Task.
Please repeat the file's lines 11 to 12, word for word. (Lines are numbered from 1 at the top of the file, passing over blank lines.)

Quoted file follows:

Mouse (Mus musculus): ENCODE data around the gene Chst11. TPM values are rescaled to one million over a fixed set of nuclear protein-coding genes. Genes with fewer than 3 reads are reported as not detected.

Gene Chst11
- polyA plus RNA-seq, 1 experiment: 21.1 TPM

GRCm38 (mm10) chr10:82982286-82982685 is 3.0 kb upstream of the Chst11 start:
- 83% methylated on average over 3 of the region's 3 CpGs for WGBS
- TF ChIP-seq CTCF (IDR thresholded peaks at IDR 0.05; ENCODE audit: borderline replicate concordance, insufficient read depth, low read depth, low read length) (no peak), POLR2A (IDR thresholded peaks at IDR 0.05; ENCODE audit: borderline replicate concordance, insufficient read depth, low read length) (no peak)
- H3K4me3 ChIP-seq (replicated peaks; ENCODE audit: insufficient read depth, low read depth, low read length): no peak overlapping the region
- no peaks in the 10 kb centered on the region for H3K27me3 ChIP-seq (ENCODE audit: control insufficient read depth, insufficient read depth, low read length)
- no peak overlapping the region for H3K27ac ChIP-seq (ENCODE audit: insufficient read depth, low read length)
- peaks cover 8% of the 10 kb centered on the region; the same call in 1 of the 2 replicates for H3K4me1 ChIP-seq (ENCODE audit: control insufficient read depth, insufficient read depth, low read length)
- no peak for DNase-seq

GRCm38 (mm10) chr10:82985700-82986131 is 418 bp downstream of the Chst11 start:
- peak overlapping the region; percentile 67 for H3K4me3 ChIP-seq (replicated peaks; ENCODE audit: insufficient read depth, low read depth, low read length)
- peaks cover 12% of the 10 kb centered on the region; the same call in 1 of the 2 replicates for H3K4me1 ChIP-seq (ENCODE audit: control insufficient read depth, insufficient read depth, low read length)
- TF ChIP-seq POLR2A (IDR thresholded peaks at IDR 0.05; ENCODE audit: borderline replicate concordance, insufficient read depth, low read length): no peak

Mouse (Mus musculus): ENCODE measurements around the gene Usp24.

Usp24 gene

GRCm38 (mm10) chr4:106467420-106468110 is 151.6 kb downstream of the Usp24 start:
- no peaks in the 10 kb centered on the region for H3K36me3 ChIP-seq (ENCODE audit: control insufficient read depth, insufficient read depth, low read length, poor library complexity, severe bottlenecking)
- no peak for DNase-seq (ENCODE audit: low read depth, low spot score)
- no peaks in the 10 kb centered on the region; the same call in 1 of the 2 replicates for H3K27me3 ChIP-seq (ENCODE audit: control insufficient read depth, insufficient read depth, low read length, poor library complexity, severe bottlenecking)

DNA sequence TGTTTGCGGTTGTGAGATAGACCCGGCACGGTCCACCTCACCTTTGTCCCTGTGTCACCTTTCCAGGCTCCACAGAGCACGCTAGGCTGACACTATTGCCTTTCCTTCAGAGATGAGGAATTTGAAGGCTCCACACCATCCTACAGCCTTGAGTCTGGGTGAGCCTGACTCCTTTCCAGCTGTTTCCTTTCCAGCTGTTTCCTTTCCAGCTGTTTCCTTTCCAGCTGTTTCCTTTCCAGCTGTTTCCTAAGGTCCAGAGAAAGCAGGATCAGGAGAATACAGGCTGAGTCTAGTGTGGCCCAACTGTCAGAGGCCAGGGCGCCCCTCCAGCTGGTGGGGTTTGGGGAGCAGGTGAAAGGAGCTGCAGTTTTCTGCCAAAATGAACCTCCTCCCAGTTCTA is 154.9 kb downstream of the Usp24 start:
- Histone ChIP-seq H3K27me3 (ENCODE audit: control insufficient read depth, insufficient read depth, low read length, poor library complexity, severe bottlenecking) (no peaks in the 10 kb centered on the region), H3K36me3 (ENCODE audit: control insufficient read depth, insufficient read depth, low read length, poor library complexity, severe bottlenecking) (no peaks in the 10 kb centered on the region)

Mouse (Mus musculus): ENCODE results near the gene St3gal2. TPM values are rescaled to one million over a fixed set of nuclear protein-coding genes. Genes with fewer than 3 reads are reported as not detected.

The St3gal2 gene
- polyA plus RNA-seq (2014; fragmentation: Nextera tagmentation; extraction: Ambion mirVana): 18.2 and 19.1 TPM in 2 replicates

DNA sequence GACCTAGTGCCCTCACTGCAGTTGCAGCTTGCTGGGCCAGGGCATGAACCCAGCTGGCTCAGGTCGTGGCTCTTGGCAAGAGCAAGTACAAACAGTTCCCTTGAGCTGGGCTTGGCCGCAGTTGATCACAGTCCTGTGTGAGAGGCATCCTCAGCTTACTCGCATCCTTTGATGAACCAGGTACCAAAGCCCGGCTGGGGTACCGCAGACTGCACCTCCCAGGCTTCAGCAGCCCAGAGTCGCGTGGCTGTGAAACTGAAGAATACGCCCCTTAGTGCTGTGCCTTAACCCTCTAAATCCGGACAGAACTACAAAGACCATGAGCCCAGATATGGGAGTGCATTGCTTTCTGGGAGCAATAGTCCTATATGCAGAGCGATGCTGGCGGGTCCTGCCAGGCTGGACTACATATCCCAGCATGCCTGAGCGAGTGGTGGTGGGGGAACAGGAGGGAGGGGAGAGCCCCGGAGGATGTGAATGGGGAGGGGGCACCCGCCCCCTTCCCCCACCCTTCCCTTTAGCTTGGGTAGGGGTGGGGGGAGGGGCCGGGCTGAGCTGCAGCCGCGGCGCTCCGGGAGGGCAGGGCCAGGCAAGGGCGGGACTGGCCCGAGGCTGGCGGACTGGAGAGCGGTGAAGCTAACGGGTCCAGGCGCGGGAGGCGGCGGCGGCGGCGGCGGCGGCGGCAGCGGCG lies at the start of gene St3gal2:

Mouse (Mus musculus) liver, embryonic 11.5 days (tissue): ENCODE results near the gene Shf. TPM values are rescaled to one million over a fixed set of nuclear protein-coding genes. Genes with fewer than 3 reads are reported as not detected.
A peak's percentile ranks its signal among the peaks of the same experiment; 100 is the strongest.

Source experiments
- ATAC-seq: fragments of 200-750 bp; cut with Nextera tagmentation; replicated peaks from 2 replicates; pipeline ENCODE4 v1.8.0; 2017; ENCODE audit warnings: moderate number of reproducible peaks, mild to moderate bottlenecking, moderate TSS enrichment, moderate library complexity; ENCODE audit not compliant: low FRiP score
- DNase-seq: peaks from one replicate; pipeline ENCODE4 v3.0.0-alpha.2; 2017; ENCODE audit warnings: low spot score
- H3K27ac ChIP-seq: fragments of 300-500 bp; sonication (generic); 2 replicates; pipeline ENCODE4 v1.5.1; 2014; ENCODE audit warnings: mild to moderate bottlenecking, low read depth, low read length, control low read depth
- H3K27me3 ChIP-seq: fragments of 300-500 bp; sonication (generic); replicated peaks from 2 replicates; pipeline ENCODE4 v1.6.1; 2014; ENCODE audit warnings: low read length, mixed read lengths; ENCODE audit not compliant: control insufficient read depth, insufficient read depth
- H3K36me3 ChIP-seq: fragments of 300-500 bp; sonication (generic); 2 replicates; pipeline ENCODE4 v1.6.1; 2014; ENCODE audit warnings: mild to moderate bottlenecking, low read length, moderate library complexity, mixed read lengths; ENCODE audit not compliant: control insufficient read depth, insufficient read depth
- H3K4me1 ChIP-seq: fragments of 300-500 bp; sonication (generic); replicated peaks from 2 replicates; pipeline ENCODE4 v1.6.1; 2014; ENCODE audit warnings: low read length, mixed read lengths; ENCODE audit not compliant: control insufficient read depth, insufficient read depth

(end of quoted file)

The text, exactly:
- no peak for DNase-seq

GRCm38 (mm10) chr10:82985700-82986131 is 418 bp downstream of the Chst11 start: